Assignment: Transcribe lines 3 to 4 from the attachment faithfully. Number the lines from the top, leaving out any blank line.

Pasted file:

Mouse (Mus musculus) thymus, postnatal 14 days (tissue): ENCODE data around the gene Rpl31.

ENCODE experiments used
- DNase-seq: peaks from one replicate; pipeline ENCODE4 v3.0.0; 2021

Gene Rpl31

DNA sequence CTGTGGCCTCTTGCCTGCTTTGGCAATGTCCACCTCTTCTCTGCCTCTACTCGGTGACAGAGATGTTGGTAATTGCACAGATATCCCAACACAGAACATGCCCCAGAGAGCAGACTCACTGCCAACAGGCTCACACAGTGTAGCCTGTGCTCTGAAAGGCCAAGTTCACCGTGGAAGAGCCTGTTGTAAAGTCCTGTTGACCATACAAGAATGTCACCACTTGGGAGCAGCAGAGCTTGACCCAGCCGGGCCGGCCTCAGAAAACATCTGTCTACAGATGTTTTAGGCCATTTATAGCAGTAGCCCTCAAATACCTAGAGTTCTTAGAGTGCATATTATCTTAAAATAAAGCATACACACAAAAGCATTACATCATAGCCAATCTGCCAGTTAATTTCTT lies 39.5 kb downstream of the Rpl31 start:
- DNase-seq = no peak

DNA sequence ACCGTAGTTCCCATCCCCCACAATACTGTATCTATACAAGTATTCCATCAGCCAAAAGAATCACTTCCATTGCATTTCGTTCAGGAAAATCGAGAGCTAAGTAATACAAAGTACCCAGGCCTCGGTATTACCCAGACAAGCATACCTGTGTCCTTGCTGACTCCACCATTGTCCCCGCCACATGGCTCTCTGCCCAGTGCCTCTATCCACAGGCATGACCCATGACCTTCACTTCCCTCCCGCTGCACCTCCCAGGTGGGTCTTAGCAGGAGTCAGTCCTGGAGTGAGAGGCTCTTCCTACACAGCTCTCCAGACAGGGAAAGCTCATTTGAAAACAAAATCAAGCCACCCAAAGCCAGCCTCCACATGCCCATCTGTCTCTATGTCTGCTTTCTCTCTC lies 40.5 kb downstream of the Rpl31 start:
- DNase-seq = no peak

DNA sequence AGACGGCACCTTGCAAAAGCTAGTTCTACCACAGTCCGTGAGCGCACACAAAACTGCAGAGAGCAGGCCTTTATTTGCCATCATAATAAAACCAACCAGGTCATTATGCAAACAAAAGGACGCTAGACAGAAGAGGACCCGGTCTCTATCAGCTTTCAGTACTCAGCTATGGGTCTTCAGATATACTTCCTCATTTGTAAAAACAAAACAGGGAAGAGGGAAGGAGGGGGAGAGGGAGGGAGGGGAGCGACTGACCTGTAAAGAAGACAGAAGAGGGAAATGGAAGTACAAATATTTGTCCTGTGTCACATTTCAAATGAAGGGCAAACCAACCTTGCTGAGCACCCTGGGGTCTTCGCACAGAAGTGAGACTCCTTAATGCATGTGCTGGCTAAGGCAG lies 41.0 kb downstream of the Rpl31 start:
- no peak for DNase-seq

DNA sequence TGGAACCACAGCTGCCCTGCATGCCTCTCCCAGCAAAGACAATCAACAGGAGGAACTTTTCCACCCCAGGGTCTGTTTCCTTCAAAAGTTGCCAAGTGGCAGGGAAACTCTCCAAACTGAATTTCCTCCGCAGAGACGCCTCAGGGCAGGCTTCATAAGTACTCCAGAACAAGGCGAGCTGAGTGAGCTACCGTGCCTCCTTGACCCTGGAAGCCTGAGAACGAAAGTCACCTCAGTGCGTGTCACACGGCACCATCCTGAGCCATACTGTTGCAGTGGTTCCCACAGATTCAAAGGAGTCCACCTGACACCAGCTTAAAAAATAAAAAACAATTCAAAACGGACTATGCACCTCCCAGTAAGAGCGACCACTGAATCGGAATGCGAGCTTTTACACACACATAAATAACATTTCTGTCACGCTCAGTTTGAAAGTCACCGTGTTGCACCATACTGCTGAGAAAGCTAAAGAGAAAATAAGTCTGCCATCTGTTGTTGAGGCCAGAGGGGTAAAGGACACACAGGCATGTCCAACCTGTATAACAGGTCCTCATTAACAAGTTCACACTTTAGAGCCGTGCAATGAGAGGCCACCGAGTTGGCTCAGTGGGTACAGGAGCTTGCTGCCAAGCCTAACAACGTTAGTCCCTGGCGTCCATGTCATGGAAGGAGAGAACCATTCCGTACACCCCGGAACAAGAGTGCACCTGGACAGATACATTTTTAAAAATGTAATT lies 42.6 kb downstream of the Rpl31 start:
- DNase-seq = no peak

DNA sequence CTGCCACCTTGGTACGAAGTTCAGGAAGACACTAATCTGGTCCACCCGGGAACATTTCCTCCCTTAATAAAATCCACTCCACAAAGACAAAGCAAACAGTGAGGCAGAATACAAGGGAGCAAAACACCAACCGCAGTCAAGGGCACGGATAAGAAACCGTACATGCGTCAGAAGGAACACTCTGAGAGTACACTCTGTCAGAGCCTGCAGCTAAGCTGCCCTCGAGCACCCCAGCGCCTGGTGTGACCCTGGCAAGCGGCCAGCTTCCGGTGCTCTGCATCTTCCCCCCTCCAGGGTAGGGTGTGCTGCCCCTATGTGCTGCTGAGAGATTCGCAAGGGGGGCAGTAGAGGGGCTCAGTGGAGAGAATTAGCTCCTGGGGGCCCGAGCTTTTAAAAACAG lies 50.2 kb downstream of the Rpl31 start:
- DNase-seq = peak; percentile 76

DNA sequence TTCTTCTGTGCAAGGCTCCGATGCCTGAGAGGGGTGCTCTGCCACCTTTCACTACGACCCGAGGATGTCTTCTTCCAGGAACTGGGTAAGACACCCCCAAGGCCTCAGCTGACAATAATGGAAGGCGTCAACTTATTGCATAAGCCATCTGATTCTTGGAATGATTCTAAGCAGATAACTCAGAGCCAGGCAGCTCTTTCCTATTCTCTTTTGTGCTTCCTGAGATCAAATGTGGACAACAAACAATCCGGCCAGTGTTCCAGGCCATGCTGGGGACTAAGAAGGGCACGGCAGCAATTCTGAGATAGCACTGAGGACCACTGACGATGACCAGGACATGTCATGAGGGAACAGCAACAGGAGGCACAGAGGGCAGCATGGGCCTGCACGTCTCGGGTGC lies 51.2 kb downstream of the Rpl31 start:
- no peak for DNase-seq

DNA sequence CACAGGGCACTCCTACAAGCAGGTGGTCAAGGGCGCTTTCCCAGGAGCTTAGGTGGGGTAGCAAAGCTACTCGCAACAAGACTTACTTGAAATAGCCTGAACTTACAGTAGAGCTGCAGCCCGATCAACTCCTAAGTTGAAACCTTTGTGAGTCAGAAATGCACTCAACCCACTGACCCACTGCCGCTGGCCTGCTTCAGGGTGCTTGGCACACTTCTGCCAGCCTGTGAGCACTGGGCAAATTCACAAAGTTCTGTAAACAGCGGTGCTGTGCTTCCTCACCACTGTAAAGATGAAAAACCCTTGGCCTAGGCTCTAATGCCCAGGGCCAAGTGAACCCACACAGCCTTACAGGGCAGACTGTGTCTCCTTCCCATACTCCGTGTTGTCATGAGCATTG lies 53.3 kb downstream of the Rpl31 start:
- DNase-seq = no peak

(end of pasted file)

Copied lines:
- DNase-seq: peaks from one replicate; pipeline ENCODE4 v3.0.0; 2021

Gene Rpl31